Touring the Poles

A classic brainteaser concerns a hunter out to bag a bear. The hunter walks 1 mile south. He then turns left and walks 1 mile east, then turns left again and walks 1 mile north. He ends up back where he started and spots a bear. What color is the bear?

The obvious answer is “white.” If you’re at the North Pole and you go south along any meridian, turn left and go 1 mile east along a circle of latitude, then 1 mile north, you end up where you started. And you’re more likely to find a polar bear there than any other kind.

But, if you ignore the requirement of seeing a bear, there are infinitely many possible solutions—if you look for additional starting points near the South Pole. The South Pole itself isn’t a solution because the only direction in which you can go to start with is north.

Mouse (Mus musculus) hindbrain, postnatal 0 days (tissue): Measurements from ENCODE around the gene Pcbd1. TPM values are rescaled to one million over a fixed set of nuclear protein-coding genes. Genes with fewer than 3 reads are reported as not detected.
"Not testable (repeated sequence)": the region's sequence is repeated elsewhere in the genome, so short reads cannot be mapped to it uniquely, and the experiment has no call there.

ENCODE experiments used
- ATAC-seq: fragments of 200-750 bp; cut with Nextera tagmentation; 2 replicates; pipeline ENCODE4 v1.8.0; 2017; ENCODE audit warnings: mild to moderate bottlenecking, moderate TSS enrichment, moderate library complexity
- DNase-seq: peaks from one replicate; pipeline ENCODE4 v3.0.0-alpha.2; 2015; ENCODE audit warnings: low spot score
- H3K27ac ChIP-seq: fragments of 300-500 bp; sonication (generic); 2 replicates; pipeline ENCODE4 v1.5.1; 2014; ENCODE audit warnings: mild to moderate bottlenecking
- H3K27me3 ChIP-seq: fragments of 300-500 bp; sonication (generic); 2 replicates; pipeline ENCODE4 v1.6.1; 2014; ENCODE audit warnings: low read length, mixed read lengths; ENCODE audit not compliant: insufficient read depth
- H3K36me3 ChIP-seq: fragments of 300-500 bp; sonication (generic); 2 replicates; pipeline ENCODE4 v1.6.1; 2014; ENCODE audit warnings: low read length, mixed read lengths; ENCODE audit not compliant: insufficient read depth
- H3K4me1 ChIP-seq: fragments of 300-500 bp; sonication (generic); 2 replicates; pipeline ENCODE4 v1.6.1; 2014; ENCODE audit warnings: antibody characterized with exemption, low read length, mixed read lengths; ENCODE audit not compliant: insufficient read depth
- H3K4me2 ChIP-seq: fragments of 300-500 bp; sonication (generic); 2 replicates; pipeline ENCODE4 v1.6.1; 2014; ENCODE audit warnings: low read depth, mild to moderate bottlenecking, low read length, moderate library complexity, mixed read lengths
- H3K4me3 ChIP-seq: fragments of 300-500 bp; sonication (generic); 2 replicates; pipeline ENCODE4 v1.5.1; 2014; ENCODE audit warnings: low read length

In fact, there is “an infinity of infinitely many solutions,” Eli Maor of Loyola University Chicago points out in the September issue of Math Horizons. “And this is in addition to the one obvious solution, the North Pole.”

Suppose that you draw a circle centered at the South Pole with a circumference (not radius) of 1 mile. Start at any point along this circle and go 1 mile north. You reach a point that satisfies the requirements of the problem. Proceeding south from this point puts you on the circle, turning left and walking 1 mile along the circle takes you all the way around it, so walking 1 mile north then puts you back in the original spot.

There are infinitely many such points, all lying on a circle centered at the South Pole and having a radius of (1 + 1/2pi) miles.

But there are even more solutions. Suppose you draw a circle with a circumference of 0.5 mile. Any point 1 mile north of this circle is also a solution point. This time, you would end up going around the circle twice to end up at your starting point. Again, there are infinitely many solution points.

And you can do this for circles of infinitely many different circumferences.

So, altogether, you have an infinity of infinitely many solutions, plus one. In Georg Cantor’s arithmetic of infinity, that’s simply uncountably infinite.